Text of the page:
Inside Cliff Diving with Orlando Duque - Part 1: Impact

Orlando Duque
The Colombian legend chats to his fellow divers about the effects of water impact

Orlando Duque, the highly decorated cliff diving legend, began his first season as a wildcard last weekend as the 2019 Red Bull Cliff Diving World Series got underway at the beautiful lagoons of El Nido, Philippines. Here he kicks off a series of interviews with his fellow divers, designed to give us a deeper insight into the world of cliff diving.

Part 1: Impact

Hey everyone,

What an amazing event to kick-off the new season. This is what you should think about when you think of cliff diving; beautiful water, good weather, nice rocks. It was just cliff diving paradise. 

This season I'm hoping to compete as a wildcard at as many stops as possible. Away from the platform, I'll be spending some time with my fellow athletes at each stop to discuss a variety of cliff diving topics, to give you fans a deeper insight into the world of cliff diving. In the Philippines, I sat down with Jonathan Paredes, Michal Navratil, Gary Hunt and Rhiannan Iffland to ask them about the effects of impact. Hope you enjoy the interviews and the clip above.

Jonathan Paredes

When we talk about the impact with the water – is it a good feeling or is it a bad feeling?
When you hit the water with a good dive, it's always a good feeling. Talking about myself, I never had like a really bad entry, sometimes a little bit over, sometimes a little bit short. It hurts. No matter what, it hurts. I've been really lucky with the good entries.

If you say you've been lucky – is it something that you train everyday? Is it something that is natural or automatic? Is it talent from the day you can remember or how do you get those good entries?
I think it's a bit of everything you said. Sometimes it's lucky, sometimes it's the training, sometimes it can be the experience. I think I've just been lucky, I did not specifically train my entries. However, I remember when I started doing diving shows at the age of 14, 15, we used to play a lot. We battled who would rip more and I remember that I was almost always winning.

How is the impact when there's a good entry? What do you feel?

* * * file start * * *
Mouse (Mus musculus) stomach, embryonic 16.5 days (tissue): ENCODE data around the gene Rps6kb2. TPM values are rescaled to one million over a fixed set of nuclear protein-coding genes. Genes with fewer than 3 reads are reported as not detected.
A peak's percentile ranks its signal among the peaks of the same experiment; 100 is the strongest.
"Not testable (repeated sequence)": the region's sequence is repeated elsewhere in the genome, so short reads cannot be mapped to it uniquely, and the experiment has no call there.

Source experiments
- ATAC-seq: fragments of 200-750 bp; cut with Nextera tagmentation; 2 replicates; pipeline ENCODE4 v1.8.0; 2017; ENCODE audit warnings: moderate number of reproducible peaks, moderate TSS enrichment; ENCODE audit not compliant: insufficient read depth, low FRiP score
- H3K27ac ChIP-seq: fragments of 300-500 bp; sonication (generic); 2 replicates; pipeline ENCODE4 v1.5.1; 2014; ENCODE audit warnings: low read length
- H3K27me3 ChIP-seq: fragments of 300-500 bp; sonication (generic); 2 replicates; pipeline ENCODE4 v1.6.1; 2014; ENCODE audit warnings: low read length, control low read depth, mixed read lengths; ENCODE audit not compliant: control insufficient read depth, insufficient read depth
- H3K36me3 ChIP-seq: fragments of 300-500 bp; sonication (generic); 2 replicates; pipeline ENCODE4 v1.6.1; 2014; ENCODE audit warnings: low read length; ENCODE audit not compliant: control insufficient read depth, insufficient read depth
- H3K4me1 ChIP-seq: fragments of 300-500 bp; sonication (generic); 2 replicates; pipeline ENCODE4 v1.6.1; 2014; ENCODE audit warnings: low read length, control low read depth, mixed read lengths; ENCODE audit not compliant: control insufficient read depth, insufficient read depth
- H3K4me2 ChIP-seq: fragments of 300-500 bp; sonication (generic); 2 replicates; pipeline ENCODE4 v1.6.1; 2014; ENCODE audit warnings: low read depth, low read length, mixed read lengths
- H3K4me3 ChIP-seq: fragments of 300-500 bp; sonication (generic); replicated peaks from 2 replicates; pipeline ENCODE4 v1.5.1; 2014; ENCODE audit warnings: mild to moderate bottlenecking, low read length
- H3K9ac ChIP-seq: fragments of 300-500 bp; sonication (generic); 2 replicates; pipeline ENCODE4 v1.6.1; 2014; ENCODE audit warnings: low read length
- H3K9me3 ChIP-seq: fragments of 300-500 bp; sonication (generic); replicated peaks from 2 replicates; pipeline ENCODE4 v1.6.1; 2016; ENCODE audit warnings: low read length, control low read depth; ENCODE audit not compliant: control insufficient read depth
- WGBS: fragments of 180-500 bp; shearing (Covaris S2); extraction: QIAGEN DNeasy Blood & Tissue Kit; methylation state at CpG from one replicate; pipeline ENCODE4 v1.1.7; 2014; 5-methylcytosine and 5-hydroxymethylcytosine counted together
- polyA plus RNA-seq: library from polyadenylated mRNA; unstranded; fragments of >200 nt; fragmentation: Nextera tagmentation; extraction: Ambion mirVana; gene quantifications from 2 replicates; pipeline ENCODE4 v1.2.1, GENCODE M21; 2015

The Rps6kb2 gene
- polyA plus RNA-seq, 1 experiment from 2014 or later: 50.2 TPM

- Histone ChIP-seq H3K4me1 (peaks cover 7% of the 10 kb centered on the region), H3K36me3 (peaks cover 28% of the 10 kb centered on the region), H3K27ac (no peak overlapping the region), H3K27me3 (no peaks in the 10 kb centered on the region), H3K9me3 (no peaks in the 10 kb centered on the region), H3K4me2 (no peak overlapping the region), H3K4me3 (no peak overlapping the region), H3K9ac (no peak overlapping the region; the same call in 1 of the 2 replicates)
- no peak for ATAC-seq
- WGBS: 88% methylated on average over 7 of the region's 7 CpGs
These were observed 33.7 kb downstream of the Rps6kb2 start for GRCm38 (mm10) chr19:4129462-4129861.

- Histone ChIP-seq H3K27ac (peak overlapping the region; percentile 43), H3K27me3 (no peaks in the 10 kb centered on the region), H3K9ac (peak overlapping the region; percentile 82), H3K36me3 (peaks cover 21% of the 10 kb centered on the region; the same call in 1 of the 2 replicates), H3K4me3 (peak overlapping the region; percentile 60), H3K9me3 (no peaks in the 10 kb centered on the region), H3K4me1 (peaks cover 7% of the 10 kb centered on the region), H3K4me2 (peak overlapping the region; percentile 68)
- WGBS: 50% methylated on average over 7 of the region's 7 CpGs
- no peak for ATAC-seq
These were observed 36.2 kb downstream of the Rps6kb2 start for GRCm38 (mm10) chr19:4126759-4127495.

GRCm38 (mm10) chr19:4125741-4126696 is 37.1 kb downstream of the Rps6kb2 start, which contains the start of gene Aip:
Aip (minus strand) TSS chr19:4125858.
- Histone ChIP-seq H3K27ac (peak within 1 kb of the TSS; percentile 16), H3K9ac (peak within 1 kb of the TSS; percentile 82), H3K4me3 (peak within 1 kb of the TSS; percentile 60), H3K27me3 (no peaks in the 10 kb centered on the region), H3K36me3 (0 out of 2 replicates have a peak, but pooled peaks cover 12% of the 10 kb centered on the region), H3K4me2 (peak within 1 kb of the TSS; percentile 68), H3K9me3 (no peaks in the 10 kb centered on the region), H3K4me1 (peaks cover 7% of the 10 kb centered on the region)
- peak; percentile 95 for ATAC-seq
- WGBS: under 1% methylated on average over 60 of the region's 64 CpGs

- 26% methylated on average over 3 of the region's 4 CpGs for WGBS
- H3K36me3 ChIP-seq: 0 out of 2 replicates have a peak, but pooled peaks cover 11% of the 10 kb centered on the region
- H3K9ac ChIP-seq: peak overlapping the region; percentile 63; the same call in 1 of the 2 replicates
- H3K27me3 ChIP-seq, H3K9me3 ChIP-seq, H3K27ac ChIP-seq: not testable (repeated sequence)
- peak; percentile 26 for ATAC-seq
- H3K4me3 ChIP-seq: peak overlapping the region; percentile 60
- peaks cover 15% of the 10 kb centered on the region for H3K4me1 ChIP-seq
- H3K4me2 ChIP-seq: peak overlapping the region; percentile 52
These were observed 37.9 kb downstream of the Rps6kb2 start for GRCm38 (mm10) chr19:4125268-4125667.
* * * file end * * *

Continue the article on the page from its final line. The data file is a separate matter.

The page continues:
Many people keep asking that. As I said before, even if you have a good entry, it's going to hurt a little bit. But the feeling is totally different. It's relief somehow, once you get into the water it's a huge relief. To me, the best feeling comes right after the entry when I see the judges and good scores, that's the best feeling.

Orlando Duque has been a good friend and mentor to 'ripmaster' Jonathan Paredes during their time in the World Series. Photo: Dean Treml/Red Bull Content Pool.

But do you know when you're in the air this is going to be a good impact, everything's going to be fine or is there still a chance that something goes wrong?
Most of the time, when the dive goes well, when you have a good take-off and everything is on time, you know that it'll be a good dive. Sometimes there can be a small mistake at the end, but most of the time you can feel it and know it's going to be a good dive.

What was the worst impact you had in one of your dives? What did it feel like?
I remember Malcesine 2013 pretty well. I just landed a bit over. It was at the beginning of my career and it felt like I was about to die and maybe never walk again, but it's not cool. It hurts, it feels weird like something you're not used to. It's just painful.

When you think about it, are you afraid of heights or are you afraid of the impact with the water?
I think I'm afraid of the impact. I'm more afraid of getting lost in the air or making a huge mistake in the air that can be horrible.

Michal Navratil

When we talk about impact, what comes to your mind?
If think it's the most dangerous part. When I land, this is the biggest pressure on the body and the 'bones apparatus'.

I've known you for a long time and you've been really consistent in the last few seasons, but also you're probably one of the guys that train the body the most, if not one of the strongest ones. Is that to handle the impact? Do you feel that there is no big issue when you're standing on the platform because you know you trained your body?